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I have been fortunate in that I have access to plenty of dates through the Campus Harvest Program at ASU. Most dates grow too high for typical foraging access but keep your eye out for the low hanging gems on certain palm trees. Dates can be eaten just as they are or made into items such as date jam, my personal favorite!

Although not indigenous to Arizona, citrus is one of “The Four C’s” of Arizona because so many citrus trees have been planted in the state. Citrus is extremely easy to come by, as most people have more than they can handle, so don’t hesitate to ask your neighbor!

A common phrase here is “Love Phoenix or Leave Phoenix” and although I will be leaving before the summer hits for other opportunities on pastures a little less “water challenged,” I will always hold a special place in my heart for Arizona and the harvest that abounds.

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Kristen Rasmussen is a graduate student of nutrition, food activist and urban forager currently working as the nutritionist for ASU Dining Services. Originally from the Northern California coastline, she now enjoys exploring Arizona’s local food scene and making marmalade. Kristen is not sure where she will be experimenting with locally harvested goods in the fall, but is looking forward to the challenge. Read more >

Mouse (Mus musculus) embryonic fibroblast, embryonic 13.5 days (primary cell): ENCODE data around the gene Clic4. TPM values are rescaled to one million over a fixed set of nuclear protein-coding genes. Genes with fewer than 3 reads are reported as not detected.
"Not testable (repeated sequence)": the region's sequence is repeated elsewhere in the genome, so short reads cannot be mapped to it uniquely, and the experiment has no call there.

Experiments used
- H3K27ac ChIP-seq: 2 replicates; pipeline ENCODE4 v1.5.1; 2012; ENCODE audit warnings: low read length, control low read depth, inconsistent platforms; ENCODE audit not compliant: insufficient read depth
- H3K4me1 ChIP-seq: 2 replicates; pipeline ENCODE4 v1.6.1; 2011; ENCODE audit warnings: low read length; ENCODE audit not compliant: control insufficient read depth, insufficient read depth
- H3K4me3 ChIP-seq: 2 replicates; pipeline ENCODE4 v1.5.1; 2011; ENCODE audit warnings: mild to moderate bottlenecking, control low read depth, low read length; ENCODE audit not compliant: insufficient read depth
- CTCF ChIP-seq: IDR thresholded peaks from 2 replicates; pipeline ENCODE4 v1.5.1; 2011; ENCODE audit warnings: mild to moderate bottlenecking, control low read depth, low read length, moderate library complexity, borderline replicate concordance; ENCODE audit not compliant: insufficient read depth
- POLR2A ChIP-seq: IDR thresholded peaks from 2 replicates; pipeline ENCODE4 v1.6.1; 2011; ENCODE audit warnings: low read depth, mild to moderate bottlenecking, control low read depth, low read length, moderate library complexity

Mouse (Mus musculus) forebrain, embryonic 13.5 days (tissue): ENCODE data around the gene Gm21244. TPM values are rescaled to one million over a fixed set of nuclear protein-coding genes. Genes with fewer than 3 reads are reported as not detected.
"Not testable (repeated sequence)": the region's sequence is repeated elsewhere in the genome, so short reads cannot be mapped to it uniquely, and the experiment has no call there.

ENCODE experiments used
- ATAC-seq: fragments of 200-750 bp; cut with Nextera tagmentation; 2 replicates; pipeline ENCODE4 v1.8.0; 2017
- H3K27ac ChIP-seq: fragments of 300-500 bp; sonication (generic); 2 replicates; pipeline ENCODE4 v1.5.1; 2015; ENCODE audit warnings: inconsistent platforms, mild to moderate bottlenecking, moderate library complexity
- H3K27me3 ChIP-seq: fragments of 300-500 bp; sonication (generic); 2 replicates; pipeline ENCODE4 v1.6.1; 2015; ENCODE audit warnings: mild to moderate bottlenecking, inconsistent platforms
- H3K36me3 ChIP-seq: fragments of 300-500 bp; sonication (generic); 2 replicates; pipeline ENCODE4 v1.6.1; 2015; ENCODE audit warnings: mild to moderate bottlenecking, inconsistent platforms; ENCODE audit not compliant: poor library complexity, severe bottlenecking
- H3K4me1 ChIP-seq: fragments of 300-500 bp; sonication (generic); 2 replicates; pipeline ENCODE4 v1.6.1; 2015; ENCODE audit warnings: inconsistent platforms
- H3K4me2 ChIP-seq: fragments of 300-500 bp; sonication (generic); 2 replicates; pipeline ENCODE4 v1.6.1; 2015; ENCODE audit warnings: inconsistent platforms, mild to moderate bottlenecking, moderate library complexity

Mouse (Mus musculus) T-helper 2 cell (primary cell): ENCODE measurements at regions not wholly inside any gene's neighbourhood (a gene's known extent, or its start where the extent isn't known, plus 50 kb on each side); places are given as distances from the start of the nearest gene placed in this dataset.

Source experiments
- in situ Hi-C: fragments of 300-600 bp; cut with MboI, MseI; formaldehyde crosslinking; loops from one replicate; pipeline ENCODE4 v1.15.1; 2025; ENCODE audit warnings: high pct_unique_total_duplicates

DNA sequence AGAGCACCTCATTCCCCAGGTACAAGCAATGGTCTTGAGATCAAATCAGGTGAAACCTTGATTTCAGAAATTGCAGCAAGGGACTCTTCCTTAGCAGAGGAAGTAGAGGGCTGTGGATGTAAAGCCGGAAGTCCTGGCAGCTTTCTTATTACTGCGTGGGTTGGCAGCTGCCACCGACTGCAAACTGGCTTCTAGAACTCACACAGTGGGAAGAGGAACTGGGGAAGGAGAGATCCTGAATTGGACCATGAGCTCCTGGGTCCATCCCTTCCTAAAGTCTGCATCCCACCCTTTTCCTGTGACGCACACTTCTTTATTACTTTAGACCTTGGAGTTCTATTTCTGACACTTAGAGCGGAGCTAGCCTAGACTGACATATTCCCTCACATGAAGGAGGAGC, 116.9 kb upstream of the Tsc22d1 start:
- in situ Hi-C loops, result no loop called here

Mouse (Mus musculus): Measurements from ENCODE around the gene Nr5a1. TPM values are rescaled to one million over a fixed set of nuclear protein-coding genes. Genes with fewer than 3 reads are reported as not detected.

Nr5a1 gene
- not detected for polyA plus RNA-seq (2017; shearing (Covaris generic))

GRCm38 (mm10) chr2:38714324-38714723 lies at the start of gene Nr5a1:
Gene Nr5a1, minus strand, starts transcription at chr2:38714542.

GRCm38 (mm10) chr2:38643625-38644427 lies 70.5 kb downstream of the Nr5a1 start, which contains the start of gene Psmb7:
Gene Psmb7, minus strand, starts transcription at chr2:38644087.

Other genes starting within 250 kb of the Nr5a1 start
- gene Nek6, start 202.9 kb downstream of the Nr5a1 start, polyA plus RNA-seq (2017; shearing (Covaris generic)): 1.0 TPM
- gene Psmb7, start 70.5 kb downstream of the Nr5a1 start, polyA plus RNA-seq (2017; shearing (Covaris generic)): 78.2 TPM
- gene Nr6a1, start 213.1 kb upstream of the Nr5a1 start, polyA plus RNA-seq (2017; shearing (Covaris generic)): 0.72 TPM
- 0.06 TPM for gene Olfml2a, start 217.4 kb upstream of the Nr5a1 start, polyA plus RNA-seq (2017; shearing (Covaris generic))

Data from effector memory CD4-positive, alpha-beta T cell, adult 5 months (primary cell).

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Join the conversation.

  1. Yeah...high desert living is full of great local just need to be a bit more aware and resourceful!
  2. Dear Kristen
    It was so nice to hear of your uses of desert plants. I am partner in the mesquite flour division of Casa de Fruta importing USDA organic, Kosher mesquite bean flour produced by a very poor Dioceses in Argentina. If you send me your email I will send you a brochure about our mesquite flour. I think you can find our mesquite flour in Native Seed Search and most wholefoods in Arizona

  3. Allison
    The topic of sustainable local foods in desert environments cannot be contemplated separately from the issue of water. I live in southern Nevada, the Mojave desert region. Water is a HUGE issue there. Southern Nevada (read: Las Vegas) wastes water terribly, leaving residents and wildlife in a precarious situation.
  4. Lars
    What a wonderful and informative article!